Germany should be squeezed until the pips squeak: Versailles

Filed success of Coriolanus (here the review), whose after-effects are still felt around the world, at the Donmar Warehouse is  time for a new play that, in its full diversity, has little to envy to the previous one.

Peter Gill‘s new work, Versailles is a three-hour and three-act play based around the peace conference which followed World War One.

It isn’t an history lesson, but an analysis of the effects of the war into the survivors’ private lives.

The first and third act are set in a middle-class house in Kent, while the second act takes place in an office in Paris.

At the center of the story, the boy of the house Leonard (Gwilym Lee).

He is a bright young civil servant who is taking part in the peace talks. He is gay, and is repeatedly visited by the ghost of his former school-mate and boyfriend Gerald (Tom Hughes) who was killed during the war.

In the mean time, the girl of the house Mabel (Tamla Kari), is in constant discussion with her mother about the future of her private life.

Indeed she is wondering whether she should break off her engagement to the young and lovely Hugh (Josh O’ Connor).

He is recently returned from the horror of the trenches but despite his assertions that he is fine, is clearly traumatized by his experience.

The change between the first and the second act is accompanied by the transmission of war bulletins on the radio.

The change between the second and third act instead, transporting the audience from a state of war to an after war situation, is accompanied by a melancholic music.

The most touching scene in the play, starring Arthur (a tears extractor Christopher Godwin, The Avengers), as the figure of a father torn apart by the loss of his son Gerald, is the crucial moment of  the last act.

Unfortunately, in some passages, the flow of words is passing too fast as some of the characters are too stylized, almost useless.

Francesca Annis (Jane Eyre, Jericho) is Edith Rawlinson, the bossy middle-class matriarch. She is always worried that all her guests fell at ease in her house. But she is also worried about the future fate of the daughter Mabel (Tamla Kari, The Musketeers) that does not seem willing to marry.

Barbara Flynn (The Borgias) is a mother struggling against the pain of loss of her son. She is terribly funny because this grief gives her a certain license in her pronunciations.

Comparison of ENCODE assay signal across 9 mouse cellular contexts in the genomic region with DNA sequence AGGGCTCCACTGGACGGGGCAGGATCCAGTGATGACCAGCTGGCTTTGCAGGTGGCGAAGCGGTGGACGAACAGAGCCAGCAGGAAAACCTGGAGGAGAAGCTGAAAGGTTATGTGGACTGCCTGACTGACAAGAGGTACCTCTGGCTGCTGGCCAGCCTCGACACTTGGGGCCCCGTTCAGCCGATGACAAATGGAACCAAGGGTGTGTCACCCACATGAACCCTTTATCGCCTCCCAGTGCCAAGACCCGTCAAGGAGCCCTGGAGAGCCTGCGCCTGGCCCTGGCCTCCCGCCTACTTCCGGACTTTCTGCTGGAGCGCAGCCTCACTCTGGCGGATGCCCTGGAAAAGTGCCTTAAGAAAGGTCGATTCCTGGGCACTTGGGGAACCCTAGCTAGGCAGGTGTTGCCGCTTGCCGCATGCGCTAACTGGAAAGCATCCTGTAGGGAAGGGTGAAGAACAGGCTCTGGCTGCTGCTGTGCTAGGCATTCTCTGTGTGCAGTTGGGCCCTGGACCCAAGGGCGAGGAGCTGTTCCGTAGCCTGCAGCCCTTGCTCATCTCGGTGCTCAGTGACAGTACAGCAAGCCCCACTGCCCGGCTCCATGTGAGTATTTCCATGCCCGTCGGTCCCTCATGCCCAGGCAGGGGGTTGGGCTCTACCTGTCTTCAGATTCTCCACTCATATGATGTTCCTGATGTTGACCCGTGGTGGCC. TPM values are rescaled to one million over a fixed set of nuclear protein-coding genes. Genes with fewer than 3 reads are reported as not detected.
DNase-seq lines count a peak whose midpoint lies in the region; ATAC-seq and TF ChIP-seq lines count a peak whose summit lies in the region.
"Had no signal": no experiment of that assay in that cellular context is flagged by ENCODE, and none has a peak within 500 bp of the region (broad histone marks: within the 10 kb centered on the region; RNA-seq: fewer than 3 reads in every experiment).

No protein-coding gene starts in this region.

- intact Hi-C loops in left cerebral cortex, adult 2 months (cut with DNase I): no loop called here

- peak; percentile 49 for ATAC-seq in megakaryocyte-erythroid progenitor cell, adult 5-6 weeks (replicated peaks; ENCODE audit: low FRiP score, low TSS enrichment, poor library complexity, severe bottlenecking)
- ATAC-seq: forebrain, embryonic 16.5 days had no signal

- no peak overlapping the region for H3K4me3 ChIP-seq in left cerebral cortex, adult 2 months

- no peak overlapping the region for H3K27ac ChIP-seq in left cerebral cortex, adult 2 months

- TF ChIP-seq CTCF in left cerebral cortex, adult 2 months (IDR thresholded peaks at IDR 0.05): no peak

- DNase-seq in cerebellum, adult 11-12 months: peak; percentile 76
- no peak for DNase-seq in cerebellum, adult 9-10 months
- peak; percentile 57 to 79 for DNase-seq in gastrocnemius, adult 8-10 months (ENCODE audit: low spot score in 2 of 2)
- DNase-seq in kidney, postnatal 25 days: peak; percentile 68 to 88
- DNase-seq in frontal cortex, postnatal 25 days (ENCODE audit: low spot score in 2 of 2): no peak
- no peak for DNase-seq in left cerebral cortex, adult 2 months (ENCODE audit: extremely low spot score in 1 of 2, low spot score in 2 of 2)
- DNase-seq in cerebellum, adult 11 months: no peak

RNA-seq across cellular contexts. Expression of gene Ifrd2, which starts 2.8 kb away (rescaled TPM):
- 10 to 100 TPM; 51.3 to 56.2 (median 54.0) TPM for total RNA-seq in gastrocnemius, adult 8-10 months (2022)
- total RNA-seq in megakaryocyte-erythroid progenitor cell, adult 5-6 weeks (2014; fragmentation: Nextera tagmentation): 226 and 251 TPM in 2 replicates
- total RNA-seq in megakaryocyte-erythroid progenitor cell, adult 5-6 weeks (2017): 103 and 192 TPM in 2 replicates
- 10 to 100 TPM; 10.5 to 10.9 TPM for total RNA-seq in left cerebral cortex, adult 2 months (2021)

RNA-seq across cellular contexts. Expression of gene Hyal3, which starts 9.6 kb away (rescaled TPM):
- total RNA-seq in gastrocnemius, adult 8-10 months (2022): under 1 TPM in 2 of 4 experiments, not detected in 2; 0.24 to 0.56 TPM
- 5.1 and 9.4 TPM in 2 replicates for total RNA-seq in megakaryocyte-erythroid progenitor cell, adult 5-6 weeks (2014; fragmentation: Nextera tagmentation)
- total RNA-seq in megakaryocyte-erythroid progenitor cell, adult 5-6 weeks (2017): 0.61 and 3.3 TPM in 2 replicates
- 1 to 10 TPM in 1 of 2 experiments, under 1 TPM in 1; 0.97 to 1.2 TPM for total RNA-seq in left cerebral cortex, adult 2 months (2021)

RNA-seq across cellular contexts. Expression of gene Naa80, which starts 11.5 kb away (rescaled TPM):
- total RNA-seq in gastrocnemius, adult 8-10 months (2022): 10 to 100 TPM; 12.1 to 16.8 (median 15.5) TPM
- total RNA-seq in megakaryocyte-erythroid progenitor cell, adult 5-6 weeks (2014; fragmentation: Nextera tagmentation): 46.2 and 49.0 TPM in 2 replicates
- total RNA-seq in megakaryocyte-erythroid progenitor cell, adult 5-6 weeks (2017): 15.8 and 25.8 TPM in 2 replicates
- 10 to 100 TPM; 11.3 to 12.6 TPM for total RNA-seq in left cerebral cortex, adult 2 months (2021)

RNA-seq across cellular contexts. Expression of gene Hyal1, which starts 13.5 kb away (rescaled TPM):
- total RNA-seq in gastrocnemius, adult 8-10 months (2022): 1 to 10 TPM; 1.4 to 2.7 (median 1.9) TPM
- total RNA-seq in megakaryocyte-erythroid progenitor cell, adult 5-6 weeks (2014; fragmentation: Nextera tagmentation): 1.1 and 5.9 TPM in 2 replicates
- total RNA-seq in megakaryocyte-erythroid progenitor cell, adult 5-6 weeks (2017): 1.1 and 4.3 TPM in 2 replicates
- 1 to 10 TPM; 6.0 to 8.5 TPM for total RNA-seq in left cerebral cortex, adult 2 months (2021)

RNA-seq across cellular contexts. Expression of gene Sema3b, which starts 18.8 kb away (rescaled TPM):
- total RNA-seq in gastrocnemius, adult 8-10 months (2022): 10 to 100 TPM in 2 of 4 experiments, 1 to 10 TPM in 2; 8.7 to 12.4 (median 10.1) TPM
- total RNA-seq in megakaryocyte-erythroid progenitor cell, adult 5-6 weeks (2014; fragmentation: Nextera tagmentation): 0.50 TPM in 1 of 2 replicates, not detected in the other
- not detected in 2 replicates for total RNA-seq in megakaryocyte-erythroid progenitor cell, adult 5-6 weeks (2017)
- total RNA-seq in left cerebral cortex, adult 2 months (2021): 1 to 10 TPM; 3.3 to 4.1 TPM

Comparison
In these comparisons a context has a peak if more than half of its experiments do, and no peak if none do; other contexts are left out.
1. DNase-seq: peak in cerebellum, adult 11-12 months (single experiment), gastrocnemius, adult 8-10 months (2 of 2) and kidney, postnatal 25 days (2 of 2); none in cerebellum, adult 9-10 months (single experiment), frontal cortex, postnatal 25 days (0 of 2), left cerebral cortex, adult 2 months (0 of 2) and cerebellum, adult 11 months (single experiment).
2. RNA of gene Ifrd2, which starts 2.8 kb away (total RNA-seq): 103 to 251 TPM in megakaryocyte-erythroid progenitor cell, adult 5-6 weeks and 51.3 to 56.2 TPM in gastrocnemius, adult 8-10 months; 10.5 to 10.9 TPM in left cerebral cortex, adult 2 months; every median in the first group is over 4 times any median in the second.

Tom Hughes (the extraordinary Julian in Dancing on the Edge alongside Matthew Goode) is Gerald’s ghost. His first appearance is accompanied by a flickering light bulb. His performance can not go unnoticed and he kidnaps the viewers a little more after each appearance.

Gwilym Lee (The Tourist, Henry V) is horribly extraordinary in capturing both the personality of his character. The policy one and the identity of the simple boy torn from the secret and the loss of his love.

Josh O’Connor (Posh, Doctor Who) had already proved his talent alongside Max Irons during the past Autumn in Farragut North at the Southwark Playhouse (our review here). In Versailles he is deeply touching as Hugh, the reticent and charming soldier who, after the horror seen into the trenches, withdraws himself into a sad and unassuming reticence.

“I find it necessary to be with someone who has heard a shell explode”.  | Hugh Skidmore

At Donmar until 5 April

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We have said that Josh O’Connor has worked with Max Irons in Farragut North.
In Versailles, instead he works alongside Edward Killingback (Leonard’s work-mate in Paris).
Josh and Max will star together again in Posh adaptation for the big screen (our article here).
All right.  In Posh theatrical cast in 2012 at the Duke of York Theatre, the character of Miles Richards (who will be play on the big screen by Max Irons) was played on stage by Edward Killingback.


Josh OConnor and Edward Killingback

Josh O’Connor and Edward Killingback during Versailles’ rehearsals at Donmar (Donmar picture)





2 thoughts on “Germany should be squeezed until the pips squeak: Versailles

  1. Pingback: A love like ours can burn down a city: VICTORIA | Drive In Magazine

  2. Pingback: 57th Monte-Carlo Television Festival: HAPPY 20th MIDSOMER MURDERS!! | Drive In Magazine

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